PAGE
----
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Document Max. Freq Min. Freq
Colonel William Preston Johnston, The Life of General Albert Sidney Johnston : His Service in the Armies of the United States, the Republic of Texas, and the Confederate States. 68 0 Browse Search
Frederick H. Dyer, Compendium of the War of the Rebellion: Regimental Histories 52 0 Browse Search
Benson J. Lossing, Pictorial Field Book of the Civil War. Volume 2. 34 0 Browse Search
The Daily Dispatch: February 20, 1862., [Electronic resource] 34 0 Browse Search
Jefferson Davis, The Rise and Fall of the Confederate Government 30 0 Browse Search
Col. J. Stoddard Johnston, Confederate Military History, a library of Confederate States Military History: Volume 9.1, Kentucky (ed. Clement Anselm Evans) 30 0 Browse Search
Alfred Roman, The military operations of General Beauregard in the war between the states, 1861 to 1865 28 0 Browse Search
Rebellion Record: a Diary of American Events: Documents and Narratives, Volume 10. (ed. Frank Moore) 24 0 Browse Search
The Daily Dispatch: January 23, 1862., [Electronic resource] 22 0 Browse Search
Horace Greeley, The American Conflict: A History of the Great Rebellion in the United States of America, 1860-65: its Causes, Incidents, and Results: Intended to exhibit especially its moral and political phases with the drift and progress of American opinion respecting human slavery from 1776 to the close of the War for the Union. Volume II. 22 0 Browse Search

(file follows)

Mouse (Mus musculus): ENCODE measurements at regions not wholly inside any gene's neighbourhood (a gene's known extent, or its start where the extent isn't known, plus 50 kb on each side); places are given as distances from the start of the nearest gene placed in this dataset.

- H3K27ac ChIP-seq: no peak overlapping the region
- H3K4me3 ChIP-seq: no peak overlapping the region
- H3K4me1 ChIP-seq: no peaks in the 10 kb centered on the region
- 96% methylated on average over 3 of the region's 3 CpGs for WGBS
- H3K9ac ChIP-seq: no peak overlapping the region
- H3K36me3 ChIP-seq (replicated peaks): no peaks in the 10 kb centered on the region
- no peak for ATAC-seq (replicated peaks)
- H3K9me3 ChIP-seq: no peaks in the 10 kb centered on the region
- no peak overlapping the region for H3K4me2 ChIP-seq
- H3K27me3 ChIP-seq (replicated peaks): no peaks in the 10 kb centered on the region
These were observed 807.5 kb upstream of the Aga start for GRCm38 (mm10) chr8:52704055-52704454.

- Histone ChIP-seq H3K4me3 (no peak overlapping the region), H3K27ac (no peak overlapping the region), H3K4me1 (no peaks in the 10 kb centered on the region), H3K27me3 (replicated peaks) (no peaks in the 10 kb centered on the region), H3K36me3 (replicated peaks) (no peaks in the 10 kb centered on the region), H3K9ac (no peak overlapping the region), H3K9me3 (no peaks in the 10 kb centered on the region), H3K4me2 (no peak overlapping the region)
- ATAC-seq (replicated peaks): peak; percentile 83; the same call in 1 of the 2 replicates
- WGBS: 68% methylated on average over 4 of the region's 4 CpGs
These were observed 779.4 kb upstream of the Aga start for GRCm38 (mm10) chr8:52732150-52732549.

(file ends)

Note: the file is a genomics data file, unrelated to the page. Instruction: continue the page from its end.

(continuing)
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Browsing named entities in The Daily Dispatch: October 31, 1863., [Electronic resource]. You can also browse the collection for Bowling Green (Indiana, United States) or search for Bowling Green (Indiana, United States) in all documents.

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Affairs in Tennessee--the capture of Glasgow. A letter from Nashville to a Yankee journal given the following particulars of the recent rebel said on Glasgow, Tennessee: When we reached Munfordsville, a dispatch from Bowling Green informed us that a force of rebels had that morning attacked and taken Glasgow — an important point, only seven miles from the railroad — and ordered us to proceed very cautionary, as it was expected that they would attempt to capture our train. We felt ourprised the garrison, and captured it without half a dozen shots being fired. They remained an hour or two, took $40,000 from the bank, sacked the town, took what good horses they could find, and then left southwards. Our train reached Bowling Green and came on without being disturbed. Just before dark we passed a small station called Franklin, at which there are some Federal troops. We had passed if not more than a quarter of a mile when we reached an open field, in which, and not mor